Even amid a global pandemic, the Florida A&M University College of Pharmacy and Pharmaceutical Sciences has continued to brand itself for the future.
It has been a little over a month since the FAMU Board of Trustees decided to recognize the impact of the college’s Institute of Public Health,approving a name change to the College of Pharmacy and Pharmaceutical Sciences, Institute of Public Health (CoPPS, IPH).
Since 1951, the college has witnessed major growth in pharmacy education and is now one of the largest colleges of pharmacy in the country.
But what is the main reason for the name change? Is it to continue the recruitment of more students?
Gallop Franklin, a graduate of the college and a visiting pharmacy instructor,said the program has always flourished.
“Throughout the years, the College of Pharmacy has changed drastically through the expansion of technology and space. There are now more ways for students to be a part of the program. Which brings up my thoughts of the building name change. In my opinion, it was a phenomenal move, because in the past some students did not realize everything that the College of Pharmacy has due to the college name in itself, but it is very diverse with many more amazing programs,” Franklin said. “The framework behind the name change is to become more reflective of what the college truly represents.”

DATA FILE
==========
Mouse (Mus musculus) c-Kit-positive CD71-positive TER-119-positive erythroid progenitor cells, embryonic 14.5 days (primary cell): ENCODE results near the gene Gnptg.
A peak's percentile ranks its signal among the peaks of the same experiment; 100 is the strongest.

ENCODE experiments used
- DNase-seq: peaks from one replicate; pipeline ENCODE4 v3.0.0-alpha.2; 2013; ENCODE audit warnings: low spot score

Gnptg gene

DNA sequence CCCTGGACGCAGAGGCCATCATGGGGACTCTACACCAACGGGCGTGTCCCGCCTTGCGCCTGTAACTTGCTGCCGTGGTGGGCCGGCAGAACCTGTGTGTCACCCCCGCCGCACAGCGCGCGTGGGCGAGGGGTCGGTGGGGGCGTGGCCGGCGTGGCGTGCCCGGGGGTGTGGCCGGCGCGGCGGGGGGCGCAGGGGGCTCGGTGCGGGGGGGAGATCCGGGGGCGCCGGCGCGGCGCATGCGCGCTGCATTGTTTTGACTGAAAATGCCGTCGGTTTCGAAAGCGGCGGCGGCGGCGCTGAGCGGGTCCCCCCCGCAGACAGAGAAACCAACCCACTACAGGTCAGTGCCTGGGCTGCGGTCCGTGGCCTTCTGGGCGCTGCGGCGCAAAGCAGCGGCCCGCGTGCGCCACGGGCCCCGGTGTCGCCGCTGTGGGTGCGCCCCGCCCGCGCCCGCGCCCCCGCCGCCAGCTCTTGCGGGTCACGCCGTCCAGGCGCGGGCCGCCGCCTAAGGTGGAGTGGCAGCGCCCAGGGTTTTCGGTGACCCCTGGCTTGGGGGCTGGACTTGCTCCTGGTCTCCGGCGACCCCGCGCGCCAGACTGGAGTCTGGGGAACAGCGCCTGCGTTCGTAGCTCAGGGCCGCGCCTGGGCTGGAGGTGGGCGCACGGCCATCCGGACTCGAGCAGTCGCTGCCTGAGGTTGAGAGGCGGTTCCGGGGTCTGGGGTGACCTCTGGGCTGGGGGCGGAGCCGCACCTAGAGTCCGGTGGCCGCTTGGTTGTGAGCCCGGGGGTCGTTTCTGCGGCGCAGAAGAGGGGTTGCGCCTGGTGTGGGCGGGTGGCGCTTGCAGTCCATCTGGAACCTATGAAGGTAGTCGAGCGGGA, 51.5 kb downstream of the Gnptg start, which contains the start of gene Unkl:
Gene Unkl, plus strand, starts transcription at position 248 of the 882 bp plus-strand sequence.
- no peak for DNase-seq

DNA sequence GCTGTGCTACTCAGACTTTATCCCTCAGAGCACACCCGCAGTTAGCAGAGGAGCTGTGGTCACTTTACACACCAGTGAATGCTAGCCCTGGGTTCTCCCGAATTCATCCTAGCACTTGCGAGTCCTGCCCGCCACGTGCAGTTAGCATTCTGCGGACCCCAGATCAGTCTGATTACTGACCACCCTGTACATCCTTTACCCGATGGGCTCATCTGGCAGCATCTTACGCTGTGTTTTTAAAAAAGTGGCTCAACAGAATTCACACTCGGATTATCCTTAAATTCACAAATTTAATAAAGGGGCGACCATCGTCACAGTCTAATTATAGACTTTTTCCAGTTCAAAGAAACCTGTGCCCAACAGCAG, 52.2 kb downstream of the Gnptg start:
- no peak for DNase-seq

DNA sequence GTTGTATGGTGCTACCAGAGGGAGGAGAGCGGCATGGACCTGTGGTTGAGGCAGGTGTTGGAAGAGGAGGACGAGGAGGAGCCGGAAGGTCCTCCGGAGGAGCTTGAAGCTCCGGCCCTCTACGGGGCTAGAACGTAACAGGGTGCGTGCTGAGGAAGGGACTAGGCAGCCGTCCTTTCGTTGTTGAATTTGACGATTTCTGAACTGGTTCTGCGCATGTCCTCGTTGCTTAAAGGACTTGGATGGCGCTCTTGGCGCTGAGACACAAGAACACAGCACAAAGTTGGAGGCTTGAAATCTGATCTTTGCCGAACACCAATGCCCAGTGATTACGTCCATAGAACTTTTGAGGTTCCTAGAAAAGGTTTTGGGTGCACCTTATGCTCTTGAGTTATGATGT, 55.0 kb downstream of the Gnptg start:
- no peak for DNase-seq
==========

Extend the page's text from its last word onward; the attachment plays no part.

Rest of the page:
Cynthia Harris, an associate dean and director of the Institute of Public Health since its inception almost two decades ago, talked about the name change in a press release.
“The name change elevates the Institute of Public Health and facilitates its evolution to an autonomous School of Public Health – as intended in the university’s strategic plan,” Harris said.
Several students said they were unaware of the name change.
Morenike Ogunnaike, a sophomore doctor of pharmacy candidate at FAMU, expressed her thoughts on the renaming of the building.
“The change was a great idea because not only does it have a nice ring to it, but more people will know that we have a public health program which will easily increase enrollment numbers back to what it used to be,” Ogunnaike said. “I believe it is a step in the right direction of the plethora of adjustments that need to happen within the college.”
With the help of Harris, students, and several IPH faculty members, the institute has partnered with Bond Medical Center to provide free coronavirus tests at Bragg Memorial Stadium since early May.